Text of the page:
Observation Schedule (ADOS) (Lord et al., 2000). Individuals
meeting the criteria for an ASD diagnosis but without early
spoken language delay and with average to above-average
IQ scores received the diagnosis of Asperger’s Syndrome.
The PDD-NOS subject did not meet the combined social and
communication cutoff score of 10 to warrant a diagnosis of
autism on the ADOS, nor did he meet the above criteria for
Asperger’s Syndrome. With the exception of one control
subject, IQ scores were obtained from all participants using
the Wechsler Adult Intelligence Scale (WAIS) or WAIS-R
(Revised). The mean age of the autism participants (26.9
years) and the control participants (27.5 years) was not
significantly different [t(23) ¼ 0.129, P > 0.85]. Subject
groups did not differ significantly in verbal, performance or
full-scale IQ [verbal: t(22) ¼ 1.641, P ¼ 0.115; performance:
t(22) ¼ 1.512, P ¼ 0.145; full-scale: t(22) ¼ 1.959, P ¼ 0.063].
See Table 1 for detailed clinical information.
Stimuli
While in the scanner, subjects made true/false judgments
for various statements about themselves (SELF condition) or
a close other person (OTHER condition). These SELF
and OTHER statements either referred to psychological
personality traits (INTERNAL condition) or to observable
external characteristics and behaviors (EXTERNAL condi-
tion). In all cases, the close other was their mother, with the
exception of one control subject who read statements about a
close friend rather than his mother, as his parents were
deceased. Thus, there were four person judgment
(i.e. MENTAL) conditions in total: INTERNAL-SELF
(e.g. ‘I am polite’), INTERNAL-OTHER (e.g. ‘My mother is
generous’), EXTERNAL-SELF (e.g. ‘I drink coffee’) and
EXTERNAL-OTHER (e.g. ‘My mother drives a car’) (see
Appendix A for a complete list of statements). A MATH
condition served as an experimental baseline condition,
wherein subjects were shown math equations [in the form of a
two-digit number plus a one-digit number equaling either a
correct or incorrect answer (e.g. ‘45 þ 8 ¼ 53’)], and again
instructed to respond via button presses as to whether the
equation was true or false. Finally, there was a REST condition
where subjects passively viewed a fixation cross that appeared
on the screen. The functional scans also included an episodic
memory judgment condition, but this condition was not
examined in the current analysis.
Each trial consisted of a statement, equation or fixation
cross shown for 2500 ms, followed by a blank screen for
500 m. Conditions were presented in a counterbalanced block
178 SCAN (2008) D. P. Kennedy and E. Courchesne
Page 2

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Default network activity in autism SCAN (2008) 189
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Appendix A Complete list of stimuli used in the present experiment. Statements for the OTHER condition
were modified by replacing ‘I’ with ‘My mother’ and modifying the verb appropriately (e.g., I am ...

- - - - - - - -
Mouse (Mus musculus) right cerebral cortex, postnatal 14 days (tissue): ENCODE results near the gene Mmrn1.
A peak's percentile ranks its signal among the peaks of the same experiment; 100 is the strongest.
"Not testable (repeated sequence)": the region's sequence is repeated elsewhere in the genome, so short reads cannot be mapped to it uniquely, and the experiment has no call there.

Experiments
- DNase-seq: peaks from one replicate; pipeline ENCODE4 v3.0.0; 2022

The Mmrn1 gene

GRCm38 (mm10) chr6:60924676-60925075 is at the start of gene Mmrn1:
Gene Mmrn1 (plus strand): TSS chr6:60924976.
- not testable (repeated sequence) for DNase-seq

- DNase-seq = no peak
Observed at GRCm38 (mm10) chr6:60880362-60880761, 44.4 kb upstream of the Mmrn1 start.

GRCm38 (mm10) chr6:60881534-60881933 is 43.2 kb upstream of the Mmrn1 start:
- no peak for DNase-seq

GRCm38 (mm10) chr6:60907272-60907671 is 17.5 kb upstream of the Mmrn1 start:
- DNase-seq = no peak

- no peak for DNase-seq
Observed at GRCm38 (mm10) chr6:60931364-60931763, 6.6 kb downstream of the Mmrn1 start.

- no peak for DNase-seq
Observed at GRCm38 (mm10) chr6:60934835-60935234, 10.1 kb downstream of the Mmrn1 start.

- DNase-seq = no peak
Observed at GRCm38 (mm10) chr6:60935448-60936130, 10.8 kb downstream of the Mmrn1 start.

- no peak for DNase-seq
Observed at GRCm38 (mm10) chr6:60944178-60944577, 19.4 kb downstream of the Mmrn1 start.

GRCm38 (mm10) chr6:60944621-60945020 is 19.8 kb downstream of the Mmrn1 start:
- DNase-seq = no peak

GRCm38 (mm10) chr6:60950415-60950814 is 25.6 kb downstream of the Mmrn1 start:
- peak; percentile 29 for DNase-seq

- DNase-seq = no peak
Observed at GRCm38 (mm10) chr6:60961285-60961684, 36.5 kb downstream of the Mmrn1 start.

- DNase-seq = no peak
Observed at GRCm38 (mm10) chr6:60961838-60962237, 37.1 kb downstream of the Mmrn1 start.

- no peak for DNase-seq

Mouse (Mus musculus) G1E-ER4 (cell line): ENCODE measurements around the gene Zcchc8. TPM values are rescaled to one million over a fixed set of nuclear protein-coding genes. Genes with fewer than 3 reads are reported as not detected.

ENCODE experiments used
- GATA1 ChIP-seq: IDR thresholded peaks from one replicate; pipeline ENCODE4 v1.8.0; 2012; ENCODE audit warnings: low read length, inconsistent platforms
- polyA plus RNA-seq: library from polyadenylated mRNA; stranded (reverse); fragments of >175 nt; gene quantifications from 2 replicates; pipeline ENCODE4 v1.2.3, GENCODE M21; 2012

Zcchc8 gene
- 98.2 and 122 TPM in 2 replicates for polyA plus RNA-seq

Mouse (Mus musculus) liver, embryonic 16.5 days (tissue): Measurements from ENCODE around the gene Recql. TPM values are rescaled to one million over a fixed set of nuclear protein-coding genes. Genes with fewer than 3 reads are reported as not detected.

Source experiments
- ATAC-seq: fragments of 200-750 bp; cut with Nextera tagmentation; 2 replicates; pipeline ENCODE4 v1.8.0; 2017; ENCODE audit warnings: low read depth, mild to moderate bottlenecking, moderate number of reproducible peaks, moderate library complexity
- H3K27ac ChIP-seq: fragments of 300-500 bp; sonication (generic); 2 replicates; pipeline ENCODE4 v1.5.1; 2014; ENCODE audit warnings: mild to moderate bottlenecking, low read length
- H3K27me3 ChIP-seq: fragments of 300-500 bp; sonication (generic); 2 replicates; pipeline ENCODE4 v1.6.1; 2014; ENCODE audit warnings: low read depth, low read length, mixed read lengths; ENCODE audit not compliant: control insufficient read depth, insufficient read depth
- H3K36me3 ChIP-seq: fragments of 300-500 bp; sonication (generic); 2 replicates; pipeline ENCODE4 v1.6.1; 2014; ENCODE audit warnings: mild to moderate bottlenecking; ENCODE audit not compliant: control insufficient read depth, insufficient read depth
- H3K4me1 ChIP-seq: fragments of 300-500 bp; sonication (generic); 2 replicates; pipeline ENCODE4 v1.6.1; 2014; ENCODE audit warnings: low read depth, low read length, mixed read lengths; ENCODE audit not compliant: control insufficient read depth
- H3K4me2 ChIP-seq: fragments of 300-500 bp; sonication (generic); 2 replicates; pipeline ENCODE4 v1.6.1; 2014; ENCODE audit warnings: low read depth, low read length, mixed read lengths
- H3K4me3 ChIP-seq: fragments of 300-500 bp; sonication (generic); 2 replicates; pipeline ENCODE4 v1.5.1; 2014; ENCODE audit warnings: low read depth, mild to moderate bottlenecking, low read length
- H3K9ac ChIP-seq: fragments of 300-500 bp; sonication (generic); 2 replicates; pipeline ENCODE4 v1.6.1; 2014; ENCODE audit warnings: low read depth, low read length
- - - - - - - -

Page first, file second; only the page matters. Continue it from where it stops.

becomes ‘My mother is ...’).
SELF, INTERNAL SELF, EXTERNAL
I am a quiet person I usually wear white socks
I am an emotional person I eat pizza often
I am a loving person I use computers often
I am generous I usually eat breakfast
I am a relaxed person I often make my bed
I am a good listener I drive on highways often
I am funny I drive a car
I am talkative I eat fruit often
I am polite I read books often
I am honest I eat at restaurants a lot
I am competitive I eat chicken often
I am a patient person I watch a lot of TV
I am a quick learner I go shopping often
I am friendly I drink coffee often
I am a moody person I talk on the phone a lot
I am a happy person I take showers in the morning
I am easily upset I go to the movies often
I am easily stressed I read the newspaper
I am a focused person I spend a lot of money
I am easily distracted I listen to music often
I am a demanding person I wash dishes
I am very thoughtful I talk to my family often
I am very observant I wear jeans often
I am a confident person I am a deep sleeper
I am a curious person I usually wake up early
I am compassionate I listen to the radio
I am a nurturing person I usually go to bed early
I am creative I take naps often
I am easily bored I usually cook dinner
I am easily scared I dance often
I am shy I go to the beach sometimes
I am dependable I read books often
I am kind I watch sports games
I am outgoing I swim sometimes
I am helpful I check my email often
I am sensitive I have a dog
I am hard-working I buy a lot of CDs
I am easily frustrated I eat burritos often
I am a silly person I go to the mall a lot
I am a caring person I drink juice often
I am lazy I go on walks often
I am a selfish person I rent a lot of movies
I am controlling I read magazines
I am a rude person I eat a lot of candy
I am respectful I go to the bank often
I am smart I play video games often
I am a serious person I work out a lot
I am easily disappointed I do my laundry often
190 SCAN (2008) D. P. Kennedy and E.Courchesne
Page 14
  • Source
    • "Autism spectrum conditions (henceforth, autism) are associated with deficits in social and self-referential information processing (Lombardo and Baron-Cohen 2011; Frith 2001; Williams 2010 ) and much neurological evidence points to the mPFC as an important site of dysfunction underpinning these characteristics (Ben Shalom 2009; Uddin 2011). Reduced mPFC activity has been reported in individuals with autism during tasks requiring mentalizing (Frith 2001; Murdaugh et al. 2012; White et al. 2014), with mPFC activity levels distinguishing less between 'self' and 'other' during self-reference and selfother judgement tasks than in typical individuals (Kennedy and Courchesne 2008; Lombardo et al. 2009), suggesting that representations of self-and other-related information may not be as distinct. Subtle memory deficits also exist in autism, largely consisting of impaired episodic memory but intact semantic memory (Boucher et al. 2012; Bowler et al. 2011). "